Apple’s iPhone 5S has had lot of attention since its release, particularly because of its fingerprint recognition system, “Apple Touch ID” which seems to be an innovative security measure in a consumer device. However, a hacking contest was launched (with 16,000 dollars worth of prizes to win), and the first hackers say they have managed to circumvent the system.
As companies with a BYOD policy will soon see these devices enter the workplace, it is important that they understand the risks involved.
U.S. Senator Al Franken has also sent a letter to question TimCook, Apple’s president about Touch ID; in particular, will the data be transmitted to other applications? How are fingerprints protected? Could the impression of a fingerprint be stolen and converted to digital and visual data to be used by hackers and identity thieves?
All these questions remain unanswered by Apple, which means that security is a huge issue. After all, if a fingerprint is stolen, the hacker could then easily impersonate the victim until the end of his life.
Touch ID is the first step towards the democratisation of the fingerprint recognition, it will be increasingly used by all kinds of applications, and therefore security must be a central concern of every business.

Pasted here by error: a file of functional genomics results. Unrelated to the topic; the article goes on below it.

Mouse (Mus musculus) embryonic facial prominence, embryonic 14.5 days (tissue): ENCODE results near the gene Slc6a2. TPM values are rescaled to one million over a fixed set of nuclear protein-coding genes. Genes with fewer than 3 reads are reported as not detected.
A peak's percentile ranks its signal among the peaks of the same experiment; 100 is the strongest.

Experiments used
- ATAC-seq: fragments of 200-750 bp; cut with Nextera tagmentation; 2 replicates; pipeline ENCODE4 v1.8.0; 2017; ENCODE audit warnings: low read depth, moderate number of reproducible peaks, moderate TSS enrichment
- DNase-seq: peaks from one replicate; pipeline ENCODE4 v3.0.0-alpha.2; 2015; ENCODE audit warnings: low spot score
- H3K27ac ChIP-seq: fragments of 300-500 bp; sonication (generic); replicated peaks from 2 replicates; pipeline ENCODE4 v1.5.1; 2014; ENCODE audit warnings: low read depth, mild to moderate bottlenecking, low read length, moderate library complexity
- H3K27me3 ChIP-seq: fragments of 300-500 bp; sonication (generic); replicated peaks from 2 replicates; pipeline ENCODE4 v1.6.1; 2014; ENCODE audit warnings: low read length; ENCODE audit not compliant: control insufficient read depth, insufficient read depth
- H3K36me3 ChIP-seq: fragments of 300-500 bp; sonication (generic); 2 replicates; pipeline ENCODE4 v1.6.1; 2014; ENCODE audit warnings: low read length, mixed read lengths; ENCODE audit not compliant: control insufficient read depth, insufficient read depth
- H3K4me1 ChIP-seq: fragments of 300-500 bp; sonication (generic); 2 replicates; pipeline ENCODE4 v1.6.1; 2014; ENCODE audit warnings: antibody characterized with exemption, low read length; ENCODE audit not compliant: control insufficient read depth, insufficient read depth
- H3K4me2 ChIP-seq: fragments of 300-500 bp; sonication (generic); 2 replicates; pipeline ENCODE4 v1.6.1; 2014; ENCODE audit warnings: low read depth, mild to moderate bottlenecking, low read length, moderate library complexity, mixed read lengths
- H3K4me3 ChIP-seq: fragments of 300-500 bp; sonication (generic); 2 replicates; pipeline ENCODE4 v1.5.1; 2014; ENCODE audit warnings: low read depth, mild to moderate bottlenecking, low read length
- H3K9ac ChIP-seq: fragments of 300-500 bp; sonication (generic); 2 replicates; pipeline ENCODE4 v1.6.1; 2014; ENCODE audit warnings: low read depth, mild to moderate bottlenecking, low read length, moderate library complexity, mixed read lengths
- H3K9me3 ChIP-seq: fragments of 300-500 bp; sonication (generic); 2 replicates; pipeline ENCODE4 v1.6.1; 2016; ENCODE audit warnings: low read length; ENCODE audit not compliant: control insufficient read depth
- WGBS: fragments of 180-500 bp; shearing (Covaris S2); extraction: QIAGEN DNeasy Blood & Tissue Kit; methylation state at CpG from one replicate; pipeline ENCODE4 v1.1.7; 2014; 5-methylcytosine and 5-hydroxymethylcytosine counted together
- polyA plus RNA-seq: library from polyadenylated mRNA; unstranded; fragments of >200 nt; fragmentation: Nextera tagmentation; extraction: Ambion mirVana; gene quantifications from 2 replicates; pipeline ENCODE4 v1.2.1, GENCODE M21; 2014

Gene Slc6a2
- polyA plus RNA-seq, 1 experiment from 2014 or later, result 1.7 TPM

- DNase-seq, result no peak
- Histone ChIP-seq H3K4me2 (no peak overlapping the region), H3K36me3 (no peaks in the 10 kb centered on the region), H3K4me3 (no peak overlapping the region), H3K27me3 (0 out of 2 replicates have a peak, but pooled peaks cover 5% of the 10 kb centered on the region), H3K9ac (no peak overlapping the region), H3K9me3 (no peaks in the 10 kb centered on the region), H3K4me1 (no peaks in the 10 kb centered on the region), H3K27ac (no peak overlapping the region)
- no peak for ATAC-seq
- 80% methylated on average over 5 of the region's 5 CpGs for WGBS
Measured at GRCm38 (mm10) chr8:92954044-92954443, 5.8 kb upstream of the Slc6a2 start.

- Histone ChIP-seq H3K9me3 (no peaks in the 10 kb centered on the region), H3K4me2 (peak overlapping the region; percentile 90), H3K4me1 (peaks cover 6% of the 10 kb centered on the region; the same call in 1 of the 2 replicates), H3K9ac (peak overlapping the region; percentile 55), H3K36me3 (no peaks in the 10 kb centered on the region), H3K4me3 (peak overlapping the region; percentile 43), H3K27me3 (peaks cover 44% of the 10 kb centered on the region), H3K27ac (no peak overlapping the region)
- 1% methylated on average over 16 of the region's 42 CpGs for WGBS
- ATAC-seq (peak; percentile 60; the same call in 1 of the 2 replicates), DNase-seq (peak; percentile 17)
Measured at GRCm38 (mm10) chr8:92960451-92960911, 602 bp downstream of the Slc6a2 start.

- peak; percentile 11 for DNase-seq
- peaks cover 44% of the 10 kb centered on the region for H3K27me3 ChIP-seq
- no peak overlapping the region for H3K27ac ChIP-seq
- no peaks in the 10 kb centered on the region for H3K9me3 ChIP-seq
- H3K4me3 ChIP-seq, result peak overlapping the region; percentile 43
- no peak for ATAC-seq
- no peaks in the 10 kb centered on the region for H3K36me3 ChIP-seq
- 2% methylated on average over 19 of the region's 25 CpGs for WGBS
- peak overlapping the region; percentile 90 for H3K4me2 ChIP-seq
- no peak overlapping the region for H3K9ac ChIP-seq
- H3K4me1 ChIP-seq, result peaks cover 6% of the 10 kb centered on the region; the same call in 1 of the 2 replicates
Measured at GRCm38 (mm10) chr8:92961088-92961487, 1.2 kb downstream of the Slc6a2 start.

If this type of authentication is used in several areas, a thief could impersonate the victim to access various different accounts, for example, access to a cloud account via smartphone or tablet, access to confidential corporate records and online shopping.
But what does it mean for business? It is likely that many employees will buy the iPhone 5S in the weeks and months ahead. In this age of BYOD, it is difficult for many companies to control which mobile devices have network access. This already causes some risk in computer security but would happen if hackers could steal fingerprints of employees, managers and leaders?
The arrival of Touch ID may only cause minor problems at first, since theft would only be possible if the hacker is in possession of the iPhone and the fingerprint at the same time. However, the impact in the months and years to come could be huge: once a fingerprint has been taken, it cannot be changed.
We must act now to ensure security for the future, by creating BYOD policies, which are strict and clear. This policy must define who can connect to the network with what type of device. It should also outline which safety precautions employees should take in order to keep company data safe. It should also be enforceable. Companies need to ensure that their networks are adequately protected from any malicious attack, with robust security software and back-up.